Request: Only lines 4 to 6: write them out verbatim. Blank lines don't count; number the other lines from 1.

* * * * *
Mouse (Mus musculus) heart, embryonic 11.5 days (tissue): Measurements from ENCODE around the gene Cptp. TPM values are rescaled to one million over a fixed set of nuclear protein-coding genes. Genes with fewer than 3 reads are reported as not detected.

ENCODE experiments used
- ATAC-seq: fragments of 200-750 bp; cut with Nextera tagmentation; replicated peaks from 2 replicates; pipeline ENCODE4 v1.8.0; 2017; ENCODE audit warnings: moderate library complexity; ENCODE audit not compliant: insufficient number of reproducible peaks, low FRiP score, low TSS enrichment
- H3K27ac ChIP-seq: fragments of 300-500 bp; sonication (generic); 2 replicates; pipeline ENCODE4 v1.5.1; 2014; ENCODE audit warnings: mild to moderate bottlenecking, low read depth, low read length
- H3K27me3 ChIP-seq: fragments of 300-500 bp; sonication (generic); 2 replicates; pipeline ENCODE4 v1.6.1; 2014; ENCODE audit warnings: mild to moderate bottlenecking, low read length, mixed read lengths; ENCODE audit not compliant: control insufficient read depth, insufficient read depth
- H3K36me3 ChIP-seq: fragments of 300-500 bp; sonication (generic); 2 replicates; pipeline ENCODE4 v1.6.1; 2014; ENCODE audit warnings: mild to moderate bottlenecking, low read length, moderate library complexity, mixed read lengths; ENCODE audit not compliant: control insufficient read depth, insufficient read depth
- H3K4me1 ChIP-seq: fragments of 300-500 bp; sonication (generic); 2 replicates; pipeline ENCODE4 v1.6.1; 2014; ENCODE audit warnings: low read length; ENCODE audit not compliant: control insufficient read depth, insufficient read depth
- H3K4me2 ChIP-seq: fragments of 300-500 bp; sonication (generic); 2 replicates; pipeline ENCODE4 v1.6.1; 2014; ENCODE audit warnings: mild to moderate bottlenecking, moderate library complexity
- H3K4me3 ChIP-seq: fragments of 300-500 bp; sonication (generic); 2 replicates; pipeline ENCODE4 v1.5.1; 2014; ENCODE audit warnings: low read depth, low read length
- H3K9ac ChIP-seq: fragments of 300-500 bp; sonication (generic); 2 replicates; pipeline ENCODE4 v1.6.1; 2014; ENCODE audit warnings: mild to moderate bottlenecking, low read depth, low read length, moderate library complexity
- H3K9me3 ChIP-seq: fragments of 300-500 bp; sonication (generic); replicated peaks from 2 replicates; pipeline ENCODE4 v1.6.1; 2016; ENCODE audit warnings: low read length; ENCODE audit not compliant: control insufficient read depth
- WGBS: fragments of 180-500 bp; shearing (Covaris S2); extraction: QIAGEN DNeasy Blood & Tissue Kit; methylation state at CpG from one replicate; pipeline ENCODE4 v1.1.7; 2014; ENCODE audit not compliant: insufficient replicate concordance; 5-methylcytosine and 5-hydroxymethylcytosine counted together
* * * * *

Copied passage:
- H3K27ac ChIP-seq: fragments of 300-500 bp; sonication (generic); 2 replicates; pipeline ENCODE4 v1.5.1; 2014; ENCODE audit warnings: mild to moderate bottlenecking, low read depth, low read length
- H3K27me3 ChIP-seq: fragments of 300-500 bp; sonication (generic); 2 replicates; pipeline ENCODE4 v1.6.1; 2014; ENCODE audit warnings: mild to moderate bottlenecking, low read length, mixed read lengths; ENCODE audit not compliant: control insufficient read depth, insufficient read depth
- H3K36me3 ChIP-seq: fragments of 300-500 bp; sonication (generic); 2 replicates; pipeline ENCODE4 v1.6.1; 2014; ENCODE audit warnings: mild to moderate bottlenecking, low read length, moderate library complexity, mixed read lengths; ENCODE audit not compliant: control insufficient read depth, insufficient read depth